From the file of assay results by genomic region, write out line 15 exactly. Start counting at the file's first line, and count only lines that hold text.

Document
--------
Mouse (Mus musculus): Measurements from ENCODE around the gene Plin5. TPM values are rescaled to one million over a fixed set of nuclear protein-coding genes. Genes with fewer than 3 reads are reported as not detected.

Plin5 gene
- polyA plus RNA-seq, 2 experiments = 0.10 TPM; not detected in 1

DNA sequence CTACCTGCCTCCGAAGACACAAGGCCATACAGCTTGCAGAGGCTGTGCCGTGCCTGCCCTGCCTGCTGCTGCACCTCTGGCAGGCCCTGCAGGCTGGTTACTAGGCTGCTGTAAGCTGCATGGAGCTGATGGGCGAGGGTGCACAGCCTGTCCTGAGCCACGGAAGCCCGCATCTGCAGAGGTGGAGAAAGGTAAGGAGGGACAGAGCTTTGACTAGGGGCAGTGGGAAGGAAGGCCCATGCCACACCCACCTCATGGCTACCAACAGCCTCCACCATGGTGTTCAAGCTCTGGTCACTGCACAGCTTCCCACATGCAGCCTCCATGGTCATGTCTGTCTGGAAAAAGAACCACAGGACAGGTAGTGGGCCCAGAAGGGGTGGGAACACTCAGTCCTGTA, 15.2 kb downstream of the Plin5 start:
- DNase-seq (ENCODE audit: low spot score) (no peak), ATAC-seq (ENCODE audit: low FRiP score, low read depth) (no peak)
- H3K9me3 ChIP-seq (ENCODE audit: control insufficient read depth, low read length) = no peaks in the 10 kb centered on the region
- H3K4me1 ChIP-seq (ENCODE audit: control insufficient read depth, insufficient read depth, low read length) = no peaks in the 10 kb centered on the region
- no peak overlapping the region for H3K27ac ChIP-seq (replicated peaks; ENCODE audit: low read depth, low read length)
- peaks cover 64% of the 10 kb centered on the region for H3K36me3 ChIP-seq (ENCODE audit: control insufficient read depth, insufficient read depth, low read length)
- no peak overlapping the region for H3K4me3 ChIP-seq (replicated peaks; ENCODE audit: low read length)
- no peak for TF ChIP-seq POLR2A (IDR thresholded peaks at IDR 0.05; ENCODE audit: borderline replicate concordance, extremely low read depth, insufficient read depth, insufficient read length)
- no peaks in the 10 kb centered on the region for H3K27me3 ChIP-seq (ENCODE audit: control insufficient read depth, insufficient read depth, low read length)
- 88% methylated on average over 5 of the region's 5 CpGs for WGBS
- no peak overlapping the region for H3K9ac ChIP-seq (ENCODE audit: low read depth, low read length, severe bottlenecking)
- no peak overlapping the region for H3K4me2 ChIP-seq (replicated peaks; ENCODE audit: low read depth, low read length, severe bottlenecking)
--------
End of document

- no peak overlapping the region for H3K4me2 ChIP-seq (replicated peaks; ENCODE audit: low read depth, low read length, severe bottlenecking)